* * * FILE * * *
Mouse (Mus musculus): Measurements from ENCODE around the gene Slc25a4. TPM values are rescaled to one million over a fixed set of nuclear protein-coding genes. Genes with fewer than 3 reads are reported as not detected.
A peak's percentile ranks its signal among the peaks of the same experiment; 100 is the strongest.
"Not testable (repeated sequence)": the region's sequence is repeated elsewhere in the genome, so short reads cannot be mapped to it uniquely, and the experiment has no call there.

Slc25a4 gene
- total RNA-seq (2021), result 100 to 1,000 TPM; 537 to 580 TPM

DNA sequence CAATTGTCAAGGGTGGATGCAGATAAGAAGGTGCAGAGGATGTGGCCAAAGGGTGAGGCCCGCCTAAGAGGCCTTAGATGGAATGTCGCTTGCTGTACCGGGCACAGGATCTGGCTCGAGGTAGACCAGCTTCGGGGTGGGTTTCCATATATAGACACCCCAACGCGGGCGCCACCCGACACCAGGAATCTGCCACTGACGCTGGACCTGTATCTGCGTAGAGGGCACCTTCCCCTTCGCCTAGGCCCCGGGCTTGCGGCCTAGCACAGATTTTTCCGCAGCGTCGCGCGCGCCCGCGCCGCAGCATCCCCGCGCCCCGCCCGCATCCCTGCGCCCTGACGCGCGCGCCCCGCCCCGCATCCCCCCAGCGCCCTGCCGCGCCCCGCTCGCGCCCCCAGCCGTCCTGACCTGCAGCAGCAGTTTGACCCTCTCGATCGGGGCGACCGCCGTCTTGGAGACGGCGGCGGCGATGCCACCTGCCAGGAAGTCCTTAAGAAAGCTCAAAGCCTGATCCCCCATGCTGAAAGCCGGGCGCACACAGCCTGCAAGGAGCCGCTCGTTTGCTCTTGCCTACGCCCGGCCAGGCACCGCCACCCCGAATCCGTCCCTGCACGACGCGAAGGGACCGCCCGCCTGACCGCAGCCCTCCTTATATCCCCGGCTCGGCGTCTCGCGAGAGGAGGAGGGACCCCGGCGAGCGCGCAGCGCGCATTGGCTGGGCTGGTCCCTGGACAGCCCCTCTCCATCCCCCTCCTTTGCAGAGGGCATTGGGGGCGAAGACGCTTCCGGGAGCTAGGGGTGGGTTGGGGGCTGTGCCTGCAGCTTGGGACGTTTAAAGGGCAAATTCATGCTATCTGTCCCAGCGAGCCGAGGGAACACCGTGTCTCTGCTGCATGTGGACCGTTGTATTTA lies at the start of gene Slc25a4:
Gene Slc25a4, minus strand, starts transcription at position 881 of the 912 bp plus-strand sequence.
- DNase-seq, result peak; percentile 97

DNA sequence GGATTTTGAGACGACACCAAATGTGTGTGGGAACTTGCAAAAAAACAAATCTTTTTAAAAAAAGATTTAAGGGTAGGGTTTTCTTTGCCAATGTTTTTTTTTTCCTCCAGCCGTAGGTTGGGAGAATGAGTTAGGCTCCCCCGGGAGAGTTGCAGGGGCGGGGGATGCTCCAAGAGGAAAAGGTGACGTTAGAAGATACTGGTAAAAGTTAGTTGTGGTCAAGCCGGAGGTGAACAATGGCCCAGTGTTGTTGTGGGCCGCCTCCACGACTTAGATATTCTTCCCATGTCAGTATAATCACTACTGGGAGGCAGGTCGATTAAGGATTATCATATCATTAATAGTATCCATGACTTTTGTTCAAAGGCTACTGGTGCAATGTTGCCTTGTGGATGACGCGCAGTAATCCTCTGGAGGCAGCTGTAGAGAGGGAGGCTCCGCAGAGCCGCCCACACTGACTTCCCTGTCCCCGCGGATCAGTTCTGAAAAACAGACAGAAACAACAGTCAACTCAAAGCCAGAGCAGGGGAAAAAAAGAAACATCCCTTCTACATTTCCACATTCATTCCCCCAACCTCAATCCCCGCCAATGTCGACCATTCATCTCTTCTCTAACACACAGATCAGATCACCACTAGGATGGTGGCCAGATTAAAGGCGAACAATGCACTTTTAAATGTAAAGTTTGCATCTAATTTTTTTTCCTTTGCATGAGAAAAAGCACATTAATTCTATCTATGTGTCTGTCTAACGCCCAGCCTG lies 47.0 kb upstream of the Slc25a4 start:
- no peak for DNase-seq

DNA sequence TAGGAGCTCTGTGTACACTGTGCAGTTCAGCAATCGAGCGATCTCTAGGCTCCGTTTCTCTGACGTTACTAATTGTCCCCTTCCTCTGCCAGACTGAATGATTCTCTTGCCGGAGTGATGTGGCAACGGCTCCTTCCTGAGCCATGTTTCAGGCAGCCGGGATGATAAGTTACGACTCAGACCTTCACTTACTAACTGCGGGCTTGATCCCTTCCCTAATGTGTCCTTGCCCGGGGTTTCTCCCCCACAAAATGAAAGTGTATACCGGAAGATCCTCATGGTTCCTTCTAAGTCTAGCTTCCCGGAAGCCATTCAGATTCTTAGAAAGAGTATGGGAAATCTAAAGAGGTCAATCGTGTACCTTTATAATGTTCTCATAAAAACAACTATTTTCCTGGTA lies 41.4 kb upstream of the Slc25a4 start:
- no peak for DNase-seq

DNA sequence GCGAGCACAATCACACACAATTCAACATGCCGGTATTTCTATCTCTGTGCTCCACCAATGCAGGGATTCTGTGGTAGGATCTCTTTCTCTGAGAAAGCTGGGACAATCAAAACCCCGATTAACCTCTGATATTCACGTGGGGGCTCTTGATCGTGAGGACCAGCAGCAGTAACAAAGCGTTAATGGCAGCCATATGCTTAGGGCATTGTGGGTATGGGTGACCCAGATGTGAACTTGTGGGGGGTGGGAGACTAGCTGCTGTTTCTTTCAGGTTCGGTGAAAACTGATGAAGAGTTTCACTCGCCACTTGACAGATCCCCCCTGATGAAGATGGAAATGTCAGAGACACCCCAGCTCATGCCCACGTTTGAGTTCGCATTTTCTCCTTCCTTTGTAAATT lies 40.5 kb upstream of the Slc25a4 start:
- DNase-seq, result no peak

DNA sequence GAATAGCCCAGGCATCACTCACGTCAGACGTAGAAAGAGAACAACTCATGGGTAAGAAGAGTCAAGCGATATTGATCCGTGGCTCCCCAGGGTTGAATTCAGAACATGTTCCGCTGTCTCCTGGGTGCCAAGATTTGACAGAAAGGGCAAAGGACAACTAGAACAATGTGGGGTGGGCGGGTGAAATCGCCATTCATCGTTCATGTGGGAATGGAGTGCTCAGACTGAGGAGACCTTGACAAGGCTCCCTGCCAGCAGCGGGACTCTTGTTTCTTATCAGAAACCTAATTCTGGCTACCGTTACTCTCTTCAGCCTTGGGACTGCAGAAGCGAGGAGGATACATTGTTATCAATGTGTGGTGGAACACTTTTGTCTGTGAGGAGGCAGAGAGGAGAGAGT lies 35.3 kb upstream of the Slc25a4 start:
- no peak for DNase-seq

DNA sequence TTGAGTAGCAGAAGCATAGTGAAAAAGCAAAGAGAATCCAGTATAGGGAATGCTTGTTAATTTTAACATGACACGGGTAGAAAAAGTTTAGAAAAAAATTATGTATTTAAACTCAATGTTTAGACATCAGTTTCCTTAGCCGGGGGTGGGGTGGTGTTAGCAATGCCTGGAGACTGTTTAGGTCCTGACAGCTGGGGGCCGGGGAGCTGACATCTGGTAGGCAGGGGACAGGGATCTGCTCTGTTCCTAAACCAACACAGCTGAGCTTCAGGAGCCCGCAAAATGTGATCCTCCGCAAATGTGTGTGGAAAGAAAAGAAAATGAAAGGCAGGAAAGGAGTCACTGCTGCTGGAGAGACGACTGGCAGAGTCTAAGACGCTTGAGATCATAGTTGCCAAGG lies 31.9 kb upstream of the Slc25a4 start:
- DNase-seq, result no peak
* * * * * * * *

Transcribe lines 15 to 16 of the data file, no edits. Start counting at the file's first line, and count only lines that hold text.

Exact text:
DNA sequence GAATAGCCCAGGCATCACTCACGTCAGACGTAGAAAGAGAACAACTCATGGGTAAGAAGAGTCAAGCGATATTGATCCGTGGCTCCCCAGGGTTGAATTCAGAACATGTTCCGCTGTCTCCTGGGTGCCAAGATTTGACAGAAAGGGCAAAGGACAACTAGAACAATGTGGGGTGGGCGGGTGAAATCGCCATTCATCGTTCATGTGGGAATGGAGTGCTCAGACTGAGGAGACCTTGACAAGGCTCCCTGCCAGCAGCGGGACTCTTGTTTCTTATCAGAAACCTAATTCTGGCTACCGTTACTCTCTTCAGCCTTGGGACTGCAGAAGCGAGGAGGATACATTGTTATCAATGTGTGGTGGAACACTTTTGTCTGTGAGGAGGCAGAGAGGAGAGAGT lies 35.3 kb upstream of the Slc25a4 start:
- no peak for DNase-seq